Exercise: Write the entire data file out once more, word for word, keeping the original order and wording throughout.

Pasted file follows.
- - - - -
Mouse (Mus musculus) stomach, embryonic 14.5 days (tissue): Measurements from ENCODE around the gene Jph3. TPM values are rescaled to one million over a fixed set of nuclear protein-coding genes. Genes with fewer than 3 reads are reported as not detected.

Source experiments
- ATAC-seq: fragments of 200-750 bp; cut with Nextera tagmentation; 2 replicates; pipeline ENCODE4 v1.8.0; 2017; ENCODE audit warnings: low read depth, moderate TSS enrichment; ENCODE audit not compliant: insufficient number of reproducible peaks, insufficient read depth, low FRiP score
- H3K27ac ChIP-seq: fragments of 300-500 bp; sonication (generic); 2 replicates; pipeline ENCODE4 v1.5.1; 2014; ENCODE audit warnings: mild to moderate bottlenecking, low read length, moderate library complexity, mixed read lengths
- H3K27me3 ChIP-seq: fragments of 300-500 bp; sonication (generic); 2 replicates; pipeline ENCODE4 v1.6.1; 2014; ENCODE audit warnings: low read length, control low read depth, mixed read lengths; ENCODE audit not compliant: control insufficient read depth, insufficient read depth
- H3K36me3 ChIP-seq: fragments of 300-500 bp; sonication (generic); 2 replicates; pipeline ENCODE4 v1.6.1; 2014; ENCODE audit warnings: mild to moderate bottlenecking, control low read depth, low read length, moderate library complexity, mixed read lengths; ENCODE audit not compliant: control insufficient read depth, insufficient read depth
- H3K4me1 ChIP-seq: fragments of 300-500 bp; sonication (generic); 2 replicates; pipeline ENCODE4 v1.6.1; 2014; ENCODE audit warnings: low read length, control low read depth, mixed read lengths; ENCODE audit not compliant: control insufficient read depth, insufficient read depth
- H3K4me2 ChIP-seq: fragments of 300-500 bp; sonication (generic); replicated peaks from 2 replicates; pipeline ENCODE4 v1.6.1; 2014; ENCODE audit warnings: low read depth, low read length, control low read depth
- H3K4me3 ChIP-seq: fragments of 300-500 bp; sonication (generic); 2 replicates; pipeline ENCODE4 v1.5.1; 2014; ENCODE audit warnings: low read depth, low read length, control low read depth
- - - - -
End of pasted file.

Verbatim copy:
Mouse (Mus musculus) stomach, embryonic 14.5 days (tissue): Measurements from ENCODE around the gene Jph3. TPM values are rescaled to one million over a fixed set of nuclear protein-coding genes. Genes with fewer than 3 reads are reported as not detected.

Source experiments
- ATAC-seq: fragments of 200-750 bp; cut with Nextera tagmentation; 2 replicates; pipeline ENCODE4 v1.8.0; 2017; ENCODE audit warnings: low read depth, moderate TSS enrichment; ENCODE audit not compliant: insufficient number of reproducible peaks, insufficient read depth, low FRiP score
- H3K27ac ChIP-seq: fragments of 300-500 bp; sonication (generic); 2 replicates; pipeline ENCODE4 v1.5.1; 2014; ENCODE audit warnings: mild to moderate bottlenecking, low read length, moderate library complexity, mixed read lengths
- H3K27me3 ChIP-seq: fragments of 300-500 bp; sonication (generic); 2 replicates; pipeline ENCODE4 v1.6.1; 2014; ENCODE audit warnings: low read length, control low read depth, mixed read lengths; ENCODE audit not compliant: control insufficient read depth, insufficient read depth
- H3K36me3 ChIP-seq: fragments of 300-500 bp; sonication (generic); 2 replicates; pipeline ENCODE4 v1.6.1; 2014; ENCODE audit warnings: mild to moderate bottlenecking, control low read depth, low read length, moderate library complexity, mixed read lengths; ENCODE audit not compliant: control insufficient read depth, insufficient read depth
- H3K4me1 ChIP-seq: fragments of 300-500 bp; sonication (generic); 2 replicates; pipeline ENCODE4 v1.6.1; 2014; ENCODE audit warnings: low read length, control low read depth, mixed read lengths; ENCODE audit not compliant: control insufficient read depth, insufficient read depth
- H3K4me2 ChIP-seq: fragments of 300-500 bp; sonication (generic); replicated peaks from 2 replicates; pipeline ENCODE4 v1.6.1; 2014; ENCODE audit warnings: low read depth, low read length, control low read depth
- H3K4me3 ChIP-seq: fragments of 300-500 bp; sonication (generic); 2 replicates; pipeline ENCODE4 v1.5.1; 2014; ENCODE audit warnings: low read depth, low read length, control low read depth